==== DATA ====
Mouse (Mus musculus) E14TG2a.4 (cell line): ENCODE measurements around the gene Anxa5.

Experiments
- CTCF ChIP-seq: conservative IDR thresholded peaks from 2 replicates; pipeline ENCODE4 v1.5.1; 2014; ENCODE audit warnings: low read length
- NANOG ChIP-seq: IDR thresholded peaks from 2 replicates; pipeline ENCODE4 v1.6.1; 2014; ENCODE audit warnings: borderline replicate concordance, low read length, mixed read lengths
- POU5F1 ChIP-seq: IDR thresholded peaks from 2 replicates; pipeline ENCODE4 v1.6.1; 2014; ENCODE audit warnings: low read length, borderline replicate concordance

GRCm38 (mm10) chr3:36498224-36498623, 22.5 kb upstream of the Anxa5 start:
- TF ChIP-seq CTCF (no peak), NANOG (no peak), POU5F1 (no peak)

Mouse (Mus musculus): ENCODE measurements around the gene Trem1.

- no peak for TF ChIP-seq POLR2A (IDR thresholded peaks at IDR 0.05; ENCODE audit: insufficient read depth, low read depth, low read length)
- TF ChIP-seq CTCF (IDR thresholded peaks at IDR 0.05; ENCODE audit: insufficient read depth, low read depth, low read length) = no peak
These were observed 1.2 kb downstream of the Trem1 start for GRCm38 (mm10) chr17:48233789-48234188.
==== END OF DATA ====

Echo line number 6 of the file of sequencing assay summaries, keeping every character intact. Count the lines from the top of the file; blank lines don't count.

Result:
GRCm38 (mm10) chr3:36498224-36498623, 22.5 kb upstream of the Anxa5 start: